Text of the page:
“Euler’s gem” of the title is the famous formula for polyhedra. The author, David Richeson, calls his book “a history and celebration of topology.” He uses the Euler formula as the centerpiece of a story that goes back to topology’s prehistory with the Greeks, then moves though the Renaissance and forward into the critical developments of the eighteenth and nineteenth centuries. Roughly the last quarter of the book is devoted to the birth of modern topology in the twentieth century.
Euler’s Gem has no formal prerequisites. High school mathematics — algebra, geometry and a bit of trigonometry — are said to be sufficient. The author views his potential readership as self-selecting: if someone wants to read it, he or she should be capable of working their way through it. This is not entirely plausible because there are several sections later in the book — for example, a discussion of the Euler characteristic in n dimensions — that would be an adequate summary for mathematically trained readers, but wouldn’t mean much to a neophyte.
This is not a textbook and there are no exercises. Nonetheless, the author does offer some proofs, although he is careful not to make them look too formal. The early chapters of this book focus on regular polyhedra and discuss what the author calls the pre-Eulerian view of polyhedra. The author considers the contributions of the Greeks and expresses surprise that they never discovered Euler’s formula. Descartes’ contributions and the controversy about who got to the famous formula first are discussed at some length. Although this would seem to be a detour from the main story, it does support one of the author’s objectives by showing that mathematics develops in a highly nonlinear fashion with a mixture of incremental progress, big leaps, confusions, corrections and rivalries.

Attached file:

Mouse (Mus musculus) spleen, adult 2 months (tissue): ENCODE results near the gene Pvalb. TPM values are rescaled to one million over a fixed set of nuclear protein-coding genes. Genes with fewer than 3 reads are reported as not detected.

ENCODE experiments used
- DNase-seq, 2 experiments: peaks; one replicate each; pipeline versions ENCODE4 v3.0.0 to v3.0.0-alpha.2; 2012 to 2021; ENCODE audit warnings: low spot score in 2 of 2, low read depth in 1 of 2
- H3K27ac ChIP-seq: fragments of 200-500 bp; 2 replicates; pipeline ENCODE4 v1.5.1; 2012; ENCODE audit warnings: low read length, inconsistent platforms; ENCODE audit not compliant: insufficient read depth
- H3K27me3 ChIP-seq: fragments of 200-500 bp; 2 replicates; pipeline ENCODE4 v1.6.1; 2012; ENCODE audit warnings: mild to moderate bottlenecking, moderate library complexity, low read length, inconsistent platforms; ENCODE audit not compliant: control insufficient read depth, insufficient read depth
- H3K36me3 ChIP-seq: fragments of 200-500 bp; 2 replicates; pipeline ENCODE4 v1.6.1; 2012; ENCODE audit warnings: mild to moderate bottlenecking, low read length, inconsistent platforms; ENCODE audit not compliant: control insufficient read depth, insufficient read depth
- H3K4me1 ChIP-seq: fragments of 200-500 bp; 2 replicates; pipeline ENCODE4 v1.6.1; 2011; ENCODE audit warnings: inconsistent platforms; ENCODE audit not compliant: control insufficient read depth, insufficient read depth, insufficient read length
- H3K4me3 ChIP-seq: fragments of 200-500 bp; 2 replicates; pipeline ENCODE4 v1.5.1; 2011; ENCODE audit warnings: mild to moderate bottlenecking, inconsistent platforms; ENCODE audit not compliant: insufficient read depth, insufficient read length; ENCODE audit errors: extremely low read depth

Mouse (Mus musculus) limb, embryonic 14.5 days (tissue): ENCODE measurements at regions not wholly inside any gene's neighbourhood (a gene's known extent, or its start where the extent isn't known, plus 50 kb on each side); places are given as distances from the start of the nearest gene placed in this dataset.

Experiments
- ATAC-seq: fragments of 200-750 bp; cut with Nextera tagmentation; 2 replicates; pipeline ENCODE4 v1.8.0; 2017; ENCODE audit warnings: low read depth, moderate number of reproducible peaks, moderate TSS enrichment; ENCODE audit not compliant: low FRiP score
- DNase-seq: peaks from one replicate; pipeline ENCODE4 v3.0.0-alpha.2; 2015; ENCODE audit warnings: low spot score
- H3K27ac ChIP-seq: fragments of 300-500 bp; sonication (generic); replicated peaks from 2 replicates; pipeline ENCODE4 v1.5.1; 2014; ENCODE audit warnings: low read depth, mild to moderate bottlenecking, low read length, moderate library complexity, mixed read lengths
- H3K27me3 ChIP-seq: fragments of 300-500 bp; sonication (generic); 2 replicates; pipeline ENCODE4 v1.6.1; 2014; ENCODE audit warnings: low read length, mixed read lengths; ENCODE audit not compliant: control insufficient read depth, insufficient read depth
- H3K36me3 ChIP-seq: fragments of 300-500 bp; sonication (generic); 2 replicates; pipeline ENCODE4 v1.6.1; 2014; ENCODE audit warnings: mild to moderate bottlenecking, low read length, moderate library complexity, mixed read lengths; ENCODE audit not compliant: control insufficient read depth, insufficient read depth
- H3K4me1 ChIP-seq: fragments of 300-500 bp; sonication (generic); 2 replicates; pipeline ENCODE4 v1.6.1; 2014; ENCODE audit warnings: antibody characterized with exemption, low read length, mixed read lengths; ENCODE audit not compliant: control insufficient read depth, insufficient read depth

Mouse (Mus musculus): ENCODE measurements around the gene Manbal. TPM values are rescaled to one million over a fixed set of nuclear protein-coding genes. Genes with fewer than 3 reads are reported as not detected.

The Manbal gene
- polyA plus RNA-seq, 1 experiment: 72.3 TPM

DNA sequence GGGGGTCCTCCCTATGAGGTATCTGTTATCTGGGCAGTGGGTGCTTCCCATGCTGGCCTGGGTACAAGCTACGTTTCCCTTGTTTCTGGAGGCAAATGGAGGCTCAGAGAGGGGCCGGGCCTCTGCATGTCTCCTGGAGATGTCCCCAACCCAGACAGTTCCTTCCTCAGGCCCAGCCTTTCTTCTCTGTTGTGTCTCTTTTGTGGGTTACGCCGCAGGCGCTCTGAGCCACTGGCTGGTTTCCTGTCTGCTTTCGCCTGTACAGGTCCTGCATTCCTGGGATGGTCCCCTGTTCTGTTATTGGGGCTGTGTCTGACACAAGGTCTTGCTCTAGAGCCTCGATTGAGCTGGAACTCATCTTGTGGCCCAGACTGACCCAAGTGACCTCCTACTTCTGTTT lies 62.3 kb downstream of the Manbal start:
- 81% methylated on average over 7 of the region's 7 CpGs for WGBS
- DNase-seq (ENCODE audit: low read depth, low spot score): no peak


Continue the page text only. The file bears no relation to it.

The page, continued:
After discussing Euler’s life, his work and efforts leading up to his formula, the author describes contributions from Descartes, Legendre and Cauchy, and provides some simple applications. Successive chapters take up graph theory, surfaces and their relationship to Euler’s formula, knot theory, dynamical systems, and geometry. The range of topics is considerable, but the result is not quite cohesive.
The parts of the book that work best are places where the author skillfully takes the reader through an argument. There is a nice example where he proves Pick’s theorem on the area of a polygon whose vertices are lattice points. In another place he shows that there is a winning strategy for Conway’s Brussels sprouts game. Both arguments rely on Euler’s formula and emphasize its versatility. The book would benefit from fewer topics and more emphasis on examples like these.
This book does have an excellent bibliography and a very useful appendix with recommended reading.
Bill Satzer (email@example.com) is a senior intellectual property scientist at 3M Company, having previously been a lab manager at 3M for composites and electromagnetic materials. His training is in dynamical systems and particularly celestial mechanics; his current interests are broadly in applied mathematics and the teaching of mathematics.